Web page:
Life Skills learning designed to provide students with developing American Sign Language and English with basic bi-lingual strategies with which to comprehend both is the overarching focus throughout the year. Instruction is based on the following two groups of learning standards; the Foundational skills in reading, language, writing, and speaking and listening Common Core Essential Elements and the American Sign Language Content Standards. Grades K-2 skills for both sets provide targets for instruction.
Bi-Lingual Strategies: Students will analyze both languages for linguistic features and structures in order to participate in conversations, discussions and to use language to meet a variety of personal and academic needs. Bi-lingual language competence to enable students to read and understand a simple to compound sentence, understand daily events, school schedules, and environmental visual language as well as print is emphasized initially, gradually leading to expanded language applications that focus on academic selections. Students will learn to use a variety of online and print resource materials to assist in developing independent learning and study skills.
Life Skills science this year will examine two units. The first will be exploring Earth’s properties, “Pebbles Sand and Silt,” while the second examines “Solids and Liquids.” Science skills such as inquiry, how to plan and conduct a simple investigation to gather data in order to develop reasonable explanations for phenomena introduce the concepts of evidence based on knowledge is introduced at this level (K-2). Standards for both units are based on National Science Education Standards. Throughout instruction, bi-lingual vocabulary and language development in science concepts are emphasized and the interaction with aspects of daily life are brought forward for examination.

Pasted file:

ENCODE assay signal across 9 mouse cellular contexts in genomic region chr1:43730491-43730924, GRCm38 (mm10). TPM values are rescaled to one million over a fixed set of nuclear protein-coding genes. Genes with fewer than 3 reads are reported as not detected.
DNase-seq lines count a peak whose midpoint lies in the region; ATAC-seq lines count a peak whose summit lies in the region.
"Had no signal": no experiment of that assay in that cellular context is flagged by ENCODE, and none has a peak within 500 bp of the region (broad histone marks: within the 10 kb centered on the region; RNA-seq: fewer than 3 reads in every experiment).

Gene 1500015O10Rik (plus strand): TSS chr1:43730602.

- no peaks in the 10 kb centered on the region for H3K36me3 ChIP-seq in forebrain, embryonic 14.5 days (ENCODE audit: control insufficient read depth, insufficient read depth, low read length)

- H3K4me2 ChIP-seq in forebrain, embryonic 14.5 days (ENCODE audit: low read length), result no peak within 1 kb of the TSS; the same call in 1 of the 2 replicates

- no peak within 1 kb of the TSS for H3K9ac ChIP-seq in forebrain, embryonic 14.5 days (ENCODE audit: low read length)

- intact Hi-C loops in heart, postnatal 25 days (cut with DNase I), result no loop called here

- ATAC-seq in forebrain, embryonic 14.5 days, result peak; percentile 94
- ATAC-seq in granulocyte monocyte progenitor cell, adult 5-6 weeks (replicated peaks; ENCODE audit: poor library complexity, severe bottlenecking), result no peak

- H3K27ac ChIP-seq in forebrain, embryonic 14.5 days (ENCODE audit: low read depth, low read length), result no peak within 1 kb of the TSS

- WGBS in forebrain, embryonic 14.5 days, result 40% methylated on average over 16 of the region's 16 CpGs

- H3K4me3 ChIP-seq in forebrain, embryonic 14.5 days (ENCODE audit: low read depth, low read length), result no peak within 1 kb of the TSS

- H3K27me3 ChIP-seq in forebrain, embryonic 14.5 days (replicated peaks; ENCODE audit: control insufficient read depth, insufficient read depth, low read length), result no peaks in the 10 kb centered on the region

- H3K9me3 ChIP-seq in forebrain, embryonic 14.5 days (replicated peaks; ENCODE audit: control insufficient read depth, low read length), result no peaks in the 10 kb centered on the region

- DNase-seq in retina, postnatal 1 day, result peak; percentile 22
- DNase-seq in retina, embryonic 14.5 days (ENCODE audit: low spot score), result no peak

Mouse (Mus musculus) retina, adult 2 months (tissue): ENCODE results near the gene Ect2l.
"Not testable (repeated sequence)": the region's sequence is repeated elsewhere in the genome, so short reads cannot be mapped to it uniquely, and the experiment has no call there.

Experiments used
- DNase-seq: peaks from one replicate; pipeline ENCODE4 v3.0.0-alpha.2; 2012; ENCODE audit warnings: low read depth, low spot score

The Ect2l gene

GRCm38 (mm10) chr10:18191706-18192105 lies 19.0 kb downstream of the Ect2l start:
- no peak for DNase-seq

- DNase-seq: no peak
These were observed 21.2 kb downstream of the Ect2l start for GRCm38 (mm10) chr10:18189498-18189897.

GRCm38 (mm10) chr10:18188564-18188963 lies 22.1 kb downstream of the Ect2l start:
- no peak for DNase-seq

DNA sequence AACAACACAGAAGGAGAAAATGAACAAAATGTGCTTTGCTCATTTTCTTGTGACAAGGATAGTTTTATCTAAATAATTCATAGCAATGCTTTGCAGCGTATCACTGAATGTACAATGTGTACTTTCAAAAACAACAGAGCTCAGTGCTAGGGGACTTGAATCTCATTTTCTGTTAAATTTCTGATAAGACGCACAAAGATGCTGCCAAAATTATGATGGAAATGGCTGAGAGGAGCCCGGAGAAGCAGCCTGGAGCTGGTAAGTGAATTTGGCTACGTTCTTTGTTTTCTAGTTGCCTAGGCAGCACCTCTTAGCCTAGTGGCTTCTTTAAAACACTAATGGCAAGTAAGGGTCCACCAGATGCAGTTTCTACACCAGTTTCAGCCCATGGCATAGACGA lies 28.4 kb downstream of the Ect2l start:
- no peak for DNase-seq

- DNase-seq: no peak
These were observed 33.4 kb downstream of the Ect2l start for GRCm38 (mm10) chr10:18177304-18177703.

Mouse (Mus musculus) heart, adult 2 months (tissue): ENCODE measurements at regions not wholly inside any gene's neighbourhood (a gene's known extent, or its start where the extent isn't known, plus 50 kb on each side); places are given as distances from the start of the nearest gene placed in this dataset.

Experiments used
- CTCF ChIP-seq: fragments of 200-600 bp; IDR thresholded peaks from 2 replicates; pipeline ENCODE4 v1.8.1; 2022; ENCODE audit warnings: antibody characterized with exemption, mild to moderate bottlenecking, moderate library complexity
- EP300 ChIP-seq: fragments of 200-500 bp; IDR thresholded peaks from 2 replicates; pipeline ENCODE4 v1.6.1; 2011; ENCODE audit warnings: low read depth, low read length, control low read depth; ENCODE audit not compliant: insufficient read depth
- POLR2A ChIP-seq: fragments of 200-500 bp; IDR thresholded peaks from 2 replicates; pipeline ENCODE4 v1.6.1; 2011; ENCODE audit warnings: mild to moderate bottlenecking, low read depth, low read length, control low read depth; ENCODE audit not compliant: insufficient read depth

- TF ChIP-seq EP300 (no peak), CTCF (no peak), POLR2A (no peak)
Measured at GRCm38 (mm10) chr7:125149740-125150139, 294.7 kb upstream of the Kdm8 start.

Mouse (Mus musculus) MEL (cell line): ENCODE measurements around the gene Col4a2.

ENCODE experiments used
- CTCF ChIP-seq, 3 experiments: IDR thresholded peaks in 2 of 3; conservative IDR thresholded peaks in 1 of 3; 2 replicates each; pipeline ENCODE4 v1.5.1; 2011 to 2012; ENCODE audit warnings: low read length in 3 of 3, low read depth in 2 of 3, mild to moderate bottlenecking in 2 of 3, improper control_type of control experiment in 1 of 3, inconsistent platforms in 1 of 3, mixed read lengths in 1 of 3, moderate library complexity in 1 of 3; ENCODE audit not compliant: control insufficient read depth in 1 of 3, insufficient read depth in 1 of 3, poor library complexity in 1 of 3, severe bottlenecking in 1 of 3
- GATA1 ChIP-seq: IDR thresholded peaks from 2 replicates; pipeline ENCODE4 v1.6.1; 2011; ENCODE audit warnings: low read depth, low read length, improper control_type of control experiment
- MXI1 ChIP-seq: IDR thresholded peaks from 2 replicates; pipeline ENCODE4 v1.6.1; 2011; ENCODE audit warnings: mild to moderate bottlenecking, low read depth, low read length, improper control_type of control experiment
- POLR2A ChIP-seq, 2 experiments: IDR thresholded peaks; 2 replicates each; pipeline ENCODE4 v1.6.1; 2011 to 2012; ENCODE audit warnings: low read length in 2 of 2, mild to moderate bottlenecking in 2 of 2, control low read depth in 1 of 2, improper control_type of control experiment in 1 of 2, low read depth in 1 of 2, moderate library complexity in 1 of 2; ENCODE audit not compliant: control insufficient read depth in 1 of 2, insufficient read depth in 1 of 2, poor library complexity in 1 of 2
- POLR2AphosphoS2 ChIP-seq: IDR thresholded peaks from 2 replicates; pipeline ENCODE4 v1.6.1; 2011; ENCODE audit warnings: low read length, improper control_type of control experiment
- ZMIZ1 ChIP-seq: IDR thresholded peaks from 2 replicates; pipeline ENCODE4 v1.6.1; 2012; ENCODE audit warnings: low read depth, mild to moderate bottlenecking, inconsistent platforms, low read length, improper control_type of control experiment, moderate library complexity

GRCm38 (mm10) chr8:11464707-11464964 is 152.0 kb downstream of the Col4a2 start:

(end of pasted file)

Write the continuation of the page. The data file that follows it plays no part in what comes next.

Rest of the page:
Life Skills social studies instruction follows units of study provided by Washington State Social Studies guidelines from the Office of Public Instruction for grades K-1. In these units, community and events in history are viewed through the lens of families, cultures and traditions and the geographical elements affecting them. Map and geography skills learned are used to help students develop the real world awareness of how intertwined people and their environments are. Throughout instruction, bi-lingual vocabulary and language development social studies concepts are emphasized.
Life Skills Math instruction takes advantage of deaf students’ natural ability to work with concepts visually represented by numbers, patterned structures and routine, repetitive, step by step processes. Math applications that are beneficial to daily life such as telling time, measurement and simple money skills gives math instruction Life Skills meanings. At the same time, individualized learning targets based on assessed grade level skills are designed, whenever possible, to maximize student math skills growth and increase depth of knowledge. Such skill development may move beyond basic operations to fractions, decimals and conversions. Throughout instruction, bi-lingual vocabulary and language development math concepts are emphasized.
Skills Targets are based upon Common Core Math Standards for the K-6th grades.